The effective use of school resources is a policy priority across OECD countries. The OECD Reviews of School Resources explore how resources can be governed, distributed, utilised and managed to improve the quality, equity and efficiency of school education.
The series considers four types of resources: financial resources, such as public funding of individual schools; human resources, such as teachers, school leaders and education administrators; physical resources, such as location, buildings and equipment; and other resources such as learning time.
This series offers timely policy advice to both governments and the education community. It includes both country reports and thematic studies.
The 2015 edition introduces more detailed analysis of participation in early childhood and tertiary levels of education. The report also examines first generation tertiary-educated adults’ educational and social mobility, labour market outcomes for recent graduates, and participation in employer-sponsored formal and/or non-formal education.
Belgium is making a laudable push to direct more development aid to the poorest countries, but to deliver on this it needs to set firm deadlines, make its aid programme more flexible, and should reverse a decline in overall aid, according to an OECD Review.
The OECD’s Development Assistance Committee (DAC) conducts periodic reviews of the individual development co-operation efforts of DAC members. The policies and programmes of each member are critically examined approximately once every five years. DAC peer reviews assess the performance of a given member, not just that of its development co-operation agency, and examine both policy and implementation. They take an integrated, system-wide perspective on the development co-operation and humanitarian assistance activities of the member under review. Since the 2010 peer review, Belgium has reinforced the leadership and management of its institutional system for development co-operation, making it more strategic and taking steps towards delivering more co-ordinated and high quality development co-operation.
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Labour market conditions are improving in many OECD countries but the recovery from the recent economic crisis remains very uneven. Employment is still growing too slowly in the OECD area to close the jobs gap induced by the crisis, even by the end of 2016. Consequently, unemployment for the OECD as a whole is projected to continue its slow decline, reaching 6.6% by the end of 2016.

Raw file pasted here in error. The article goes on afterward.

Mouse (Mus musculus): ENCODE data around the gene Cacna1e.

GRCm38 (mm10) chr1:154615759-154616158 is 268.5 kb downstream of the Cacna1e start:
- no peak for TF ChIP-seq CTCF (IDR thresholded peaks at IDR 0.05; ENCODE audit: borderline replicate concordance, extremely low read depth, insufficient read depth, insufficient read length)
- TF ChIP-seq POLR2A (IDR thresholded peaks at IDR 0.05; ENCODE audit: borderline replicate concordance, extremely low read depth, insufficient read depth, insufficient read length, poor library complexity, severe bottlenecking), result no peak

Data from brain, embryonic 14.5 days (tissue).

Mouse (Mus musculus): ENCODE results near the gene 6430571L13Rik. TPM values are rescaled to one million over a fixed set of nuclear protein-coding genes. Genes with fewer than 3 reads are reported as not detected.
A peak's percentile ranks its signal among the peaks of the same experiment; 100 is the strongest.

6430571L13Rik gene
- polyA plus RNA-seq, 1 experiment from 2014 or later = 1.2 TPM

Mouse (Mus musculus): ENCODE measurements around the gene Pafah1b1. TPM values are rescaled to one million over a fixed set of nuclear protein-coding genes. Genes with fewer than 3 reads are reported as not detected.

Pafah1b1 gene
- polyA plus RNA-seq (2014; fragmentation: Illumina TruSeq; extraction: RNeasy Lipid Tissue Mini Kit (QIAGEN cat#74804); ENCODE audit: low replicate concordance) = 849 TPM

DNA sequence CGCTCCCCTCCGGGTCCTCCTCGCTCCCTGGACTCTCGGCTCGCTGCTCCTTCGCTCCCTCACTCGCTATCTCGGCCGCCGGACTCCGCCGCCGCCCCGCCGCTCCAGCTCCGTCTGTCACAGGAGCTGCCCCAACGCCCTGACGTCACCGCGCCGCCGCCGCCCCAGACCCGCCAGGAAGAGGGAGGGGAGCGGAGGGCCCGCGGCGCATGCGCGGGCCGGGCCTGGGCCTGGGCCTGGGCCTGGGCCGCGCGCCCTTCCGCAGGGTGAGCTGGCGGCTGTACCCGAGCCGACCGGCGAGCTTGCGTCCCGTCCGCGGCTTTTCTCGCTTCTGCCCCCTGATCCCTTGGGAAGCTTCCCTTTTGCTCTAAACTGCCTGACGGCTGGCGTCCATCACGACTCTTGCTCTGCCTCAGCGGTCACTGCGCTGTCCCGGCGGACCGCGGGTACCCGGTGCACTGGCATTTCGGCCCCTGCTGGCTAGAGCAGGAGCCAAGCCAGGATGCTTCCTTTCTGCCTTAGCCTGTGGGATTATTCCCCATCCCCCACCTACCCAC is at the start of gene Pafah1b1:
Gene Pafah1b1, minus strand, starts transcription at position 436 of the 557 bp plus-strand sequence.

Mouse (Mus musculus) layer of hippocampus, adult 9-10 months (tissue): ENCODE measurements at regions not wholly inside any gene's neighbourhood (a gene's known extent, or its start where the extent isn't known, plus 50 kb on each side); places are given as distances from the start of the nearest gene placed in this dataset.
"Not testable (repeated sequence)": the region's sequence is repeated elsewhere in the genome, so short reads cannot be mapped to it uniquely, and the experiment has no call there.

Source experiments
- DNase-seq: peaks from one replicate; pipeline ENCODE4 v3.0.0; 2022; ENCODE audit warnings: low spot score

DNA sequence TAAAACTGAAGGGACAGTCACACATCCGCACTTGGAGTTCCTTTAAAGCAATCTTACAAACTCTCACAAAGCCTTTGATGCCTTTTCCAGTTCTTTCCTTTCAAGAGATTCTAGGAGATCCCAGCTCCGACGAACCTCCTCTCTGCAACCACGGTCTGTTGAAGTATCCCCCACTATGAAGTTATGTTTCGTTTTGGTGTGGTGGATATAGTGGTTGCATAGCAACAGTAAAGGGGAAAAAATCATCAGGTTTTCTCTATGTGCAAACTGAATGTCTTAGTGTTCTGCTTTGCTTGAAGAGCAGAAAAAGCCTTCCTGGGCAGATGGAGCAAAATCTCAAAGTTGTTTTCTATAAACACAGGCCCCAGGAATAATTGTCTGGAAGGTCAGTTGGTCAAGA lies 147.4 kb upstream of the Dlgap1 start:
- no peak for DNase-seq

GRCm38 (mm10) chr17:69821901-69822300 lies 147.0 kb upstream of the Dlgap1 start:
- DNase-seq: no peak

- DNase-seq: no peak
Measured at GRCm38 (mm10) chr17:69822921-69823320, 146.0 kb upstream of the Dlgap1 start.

Specific country notes have been prepared using data from the database OECD Health Statistics 2015, July 2015 version. The notes are available in PDF format.
A dashboard of key government indicators by country, to help you analyse international comparisons of public sector performance.
The tax burden on labour income is expressed by the tax wedge, which is a measure of the net tax burden on labour income borne by the employee and the employer.
This report delivers evidence-based and practical recommendations on how to better support employment and economic development in Flanders, Belgium. It builds on sub-national data analysis and consultations with local stakeholders in two case study areas (Antwerp and Limburg). It provides a comparative framework to understand the role of the local level in contributing to more and better quality jobs. The report can help national, regional, and local policy makers in Belgium build effective and sustainable partnerships at the local level, which join-up efforts and achieve stronger outcomes across employment, training, and economic development policies. Co-ordinated policies can help workers find suitable jobs, while also stimulating entrepreneurship and productivity, which increases the quality of life and prosperity within a community as well as throughout the country.
This publication contains statistics on fisheries in OECD member countries (with the exception of Austria, Israel and Slovenia) and some non-member economies (Argentina, Colombia, Latvia, Chinese Taipei, Thailand) from 2006 to 2013. Data provided concern fishing fleet capacity, employment in fisheries, fish landings, aquaculture production, recreational fisheries, government financial transfers, and imports and exports of fish.